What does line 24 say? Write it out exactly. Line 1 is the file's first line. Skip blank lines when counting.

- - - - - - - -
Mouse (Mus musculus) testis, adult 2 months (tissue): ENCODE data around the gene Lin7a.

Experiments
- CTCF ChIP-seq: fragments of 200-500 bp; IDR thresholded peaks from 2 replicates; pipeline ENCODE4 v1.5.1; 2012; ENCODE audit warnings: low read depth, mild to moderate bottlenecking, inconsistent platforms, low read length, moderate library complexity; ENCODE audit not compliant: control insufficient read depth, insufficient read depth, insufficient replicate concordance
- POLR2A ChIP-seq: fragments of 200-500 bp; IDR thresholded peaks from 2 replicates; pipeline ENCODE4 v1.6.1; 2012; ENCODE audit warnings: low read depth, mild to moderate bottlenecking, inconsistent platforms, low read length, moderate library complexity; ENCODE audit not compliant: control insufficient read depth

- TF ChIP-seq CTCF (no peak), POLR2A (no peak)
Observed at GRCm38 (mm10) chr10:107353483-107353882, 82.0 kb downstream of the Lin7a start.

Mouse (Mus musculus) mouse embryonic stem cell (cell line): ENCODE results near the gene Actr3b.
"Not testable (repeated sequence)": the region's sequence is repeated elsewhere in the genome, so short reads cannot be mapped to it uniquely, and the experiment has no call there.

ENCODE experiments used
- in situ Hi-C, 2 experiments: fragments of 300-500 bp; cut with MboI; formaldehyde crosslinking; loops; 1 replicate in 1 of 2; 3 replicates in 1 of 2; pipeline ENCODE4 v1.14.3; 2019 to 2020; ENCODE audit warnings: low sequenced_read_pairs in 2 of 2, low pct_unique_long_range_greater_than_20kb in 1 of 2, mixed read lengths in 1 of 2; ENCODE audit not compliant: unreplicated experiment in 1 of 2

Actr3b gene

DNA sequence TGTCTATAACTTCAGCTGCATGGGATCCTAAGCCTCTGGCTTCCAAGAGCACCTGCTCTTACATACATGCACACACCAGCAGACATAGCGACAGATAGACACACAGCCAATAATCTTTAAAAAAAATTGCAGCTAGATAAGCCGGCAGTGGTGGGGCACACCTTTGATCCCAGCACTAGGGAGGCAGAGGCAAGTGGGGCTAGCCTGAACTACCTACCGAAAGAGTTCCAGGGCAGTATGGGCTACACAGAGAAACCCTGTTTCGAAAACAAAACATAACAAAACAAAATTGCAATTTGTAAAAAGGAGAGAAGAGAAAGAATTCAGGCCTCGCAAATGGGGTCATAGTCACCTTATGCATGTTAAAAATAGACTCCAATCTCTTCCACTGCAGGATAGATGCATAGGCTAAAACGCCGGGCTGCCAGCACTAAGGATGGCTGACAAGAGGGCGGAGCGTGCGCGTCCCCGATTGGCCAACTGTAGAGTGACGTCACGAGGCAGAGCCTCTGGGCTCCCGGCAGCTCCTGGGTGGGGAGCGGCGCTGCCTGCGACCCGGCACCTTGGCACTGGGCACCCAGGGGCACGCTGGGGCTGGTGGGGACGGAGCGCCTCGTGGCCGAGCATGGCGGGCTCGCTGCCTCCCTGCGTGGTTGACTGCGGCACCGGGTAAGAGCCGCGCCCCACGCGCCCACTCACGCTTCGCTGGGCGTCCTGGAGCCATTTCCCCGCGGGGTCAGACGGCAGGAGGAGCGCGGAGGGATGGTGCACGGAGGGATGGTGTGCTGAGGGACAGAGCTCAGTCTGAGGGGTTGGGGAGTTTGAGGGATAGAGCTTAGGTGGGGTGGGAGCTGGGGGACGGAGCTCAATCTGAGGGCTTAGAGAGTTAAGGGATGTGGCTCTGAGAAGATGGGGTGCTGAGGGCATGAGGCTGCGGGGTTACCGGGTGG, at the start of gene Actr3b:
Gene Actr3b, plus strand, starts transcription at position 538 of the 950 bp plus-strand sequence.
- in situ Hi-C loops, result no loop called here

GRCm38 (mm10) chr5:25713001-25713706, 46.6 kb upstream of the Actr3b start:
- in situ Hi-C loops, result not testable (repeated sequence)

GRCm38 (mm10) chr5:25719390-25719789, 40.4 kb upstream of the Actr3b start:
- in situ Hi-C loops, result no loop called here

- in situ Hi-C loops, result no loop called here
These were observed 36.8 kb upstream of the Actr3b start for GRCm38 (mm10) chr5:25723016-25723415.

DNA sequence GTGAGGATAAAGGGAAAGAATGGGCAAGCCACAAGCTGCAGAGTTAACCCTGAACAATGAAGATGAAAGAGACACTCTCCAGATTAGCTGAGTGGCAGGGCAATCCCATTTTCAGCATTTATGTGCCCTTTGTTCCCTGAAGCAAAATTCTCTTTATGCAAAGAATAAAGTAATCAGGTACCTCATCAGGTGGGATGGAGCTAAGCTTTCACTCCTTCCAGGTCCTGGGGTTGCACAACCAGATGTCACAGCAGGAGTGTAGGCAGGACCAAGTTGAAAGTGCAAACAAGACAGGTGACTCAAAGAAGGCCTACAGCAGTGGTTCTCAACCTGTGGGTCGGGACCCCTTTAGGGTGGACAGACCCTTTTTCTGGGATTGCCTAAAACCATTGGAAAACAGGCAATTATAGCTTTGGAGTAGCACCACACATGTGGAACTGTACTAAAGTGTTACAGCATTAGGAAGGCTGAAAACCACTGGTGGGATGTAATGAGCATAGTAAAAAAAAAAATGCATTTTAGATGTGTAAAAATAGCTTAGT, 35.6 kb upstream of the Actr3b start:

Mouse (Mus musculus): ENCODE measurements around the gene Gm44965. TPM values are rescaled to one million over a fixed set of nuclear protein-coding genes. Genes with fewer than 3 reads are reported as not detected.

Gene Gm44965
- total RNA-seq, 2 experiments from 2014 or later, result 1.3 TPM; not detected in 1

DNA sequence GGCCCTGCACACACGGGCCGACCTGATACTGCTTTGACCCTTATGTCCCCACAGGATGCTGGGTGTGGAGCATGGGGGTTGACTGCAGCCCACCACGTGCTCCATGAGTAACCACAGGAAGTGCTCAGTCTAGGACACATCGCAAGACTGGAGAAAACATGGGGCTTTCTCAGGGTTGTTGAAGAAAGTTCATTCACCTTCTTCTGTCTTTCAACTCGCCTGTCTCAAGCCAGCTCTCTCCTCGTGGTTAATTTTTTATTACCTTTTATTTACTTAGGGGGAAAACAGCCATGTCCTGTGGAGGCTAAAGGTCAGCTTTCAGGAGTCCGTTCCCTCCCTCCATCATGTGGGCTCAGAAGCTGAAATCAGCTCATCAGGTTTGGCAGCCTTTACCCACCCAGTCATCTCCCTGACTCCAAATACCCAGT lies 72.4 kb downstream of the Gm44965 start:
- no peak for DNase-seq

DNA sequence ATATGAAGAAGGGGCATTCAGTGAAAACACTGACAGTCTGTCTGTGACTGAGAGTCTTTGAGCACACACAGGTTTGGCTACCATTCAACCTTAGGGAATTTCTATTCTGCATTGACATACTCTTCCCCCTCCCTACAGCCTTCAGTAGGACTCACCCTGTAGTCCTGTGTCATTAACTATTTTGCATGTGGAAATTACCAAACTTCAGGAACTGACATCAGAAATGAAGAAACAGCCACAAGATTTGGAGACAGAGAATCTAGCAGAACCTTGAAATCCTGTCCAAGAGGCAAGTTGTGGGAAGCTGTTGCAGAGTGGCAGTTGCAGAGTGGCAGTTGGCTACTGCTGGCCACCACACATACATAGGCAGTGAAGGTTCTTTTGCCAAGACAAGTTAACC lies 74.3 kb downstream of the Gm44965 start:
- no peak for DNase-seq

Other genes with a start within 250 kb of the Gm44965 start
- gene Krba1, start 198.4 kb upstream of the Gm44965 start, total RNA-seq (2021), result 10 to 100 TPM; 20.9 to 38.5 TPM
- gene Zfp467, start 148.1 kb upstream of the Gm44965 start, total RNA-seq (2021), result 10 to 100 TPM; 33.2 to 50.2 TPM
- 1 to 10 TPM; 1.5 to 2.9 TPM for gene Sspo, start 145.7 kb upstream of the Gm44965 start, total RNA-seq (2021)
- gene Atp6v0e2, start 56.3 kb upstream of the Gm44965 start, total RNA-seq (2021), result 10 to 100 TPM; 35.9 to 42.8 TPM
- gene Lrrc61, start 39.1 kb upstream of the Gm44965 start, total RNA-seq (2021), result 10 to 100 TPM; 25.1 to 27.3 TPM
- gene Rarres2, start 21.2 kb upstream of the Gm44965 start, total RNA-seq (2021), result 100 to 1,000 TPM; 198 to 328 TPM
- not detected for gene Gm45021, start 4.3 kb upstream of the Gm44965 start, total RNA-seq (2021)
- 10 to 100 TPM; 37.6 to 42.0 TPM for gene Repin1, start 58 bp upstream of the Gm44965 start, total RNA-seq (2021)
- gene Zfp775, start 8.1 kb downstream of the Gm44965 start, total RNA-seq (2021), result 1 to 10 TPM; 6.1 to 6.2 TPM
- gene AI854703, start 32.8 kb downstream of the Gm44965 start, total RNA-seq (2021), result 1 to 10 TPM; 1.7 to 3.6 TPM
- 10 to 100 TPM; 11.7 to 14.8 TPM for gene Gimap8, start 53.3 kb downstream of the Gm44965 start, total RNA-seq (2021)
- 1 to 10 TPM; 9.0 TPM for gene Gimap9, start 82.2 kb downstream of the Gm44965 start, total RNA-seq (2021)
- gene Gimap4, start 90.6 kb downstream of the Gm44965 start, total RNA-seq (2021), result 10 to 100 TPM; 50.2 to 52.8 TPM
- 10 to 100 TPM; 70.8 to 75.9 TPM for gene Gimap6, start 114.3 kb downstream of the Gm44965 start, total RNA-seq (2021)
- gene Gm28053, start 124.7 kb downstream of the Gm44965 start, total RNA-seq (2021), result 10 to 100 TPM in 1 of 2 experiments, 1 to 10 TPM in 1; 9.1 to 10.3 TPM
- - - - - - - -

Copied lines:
- total RNA-seq, 2 experiments from 2014 or later, result 1.3 TPM; not detected in 1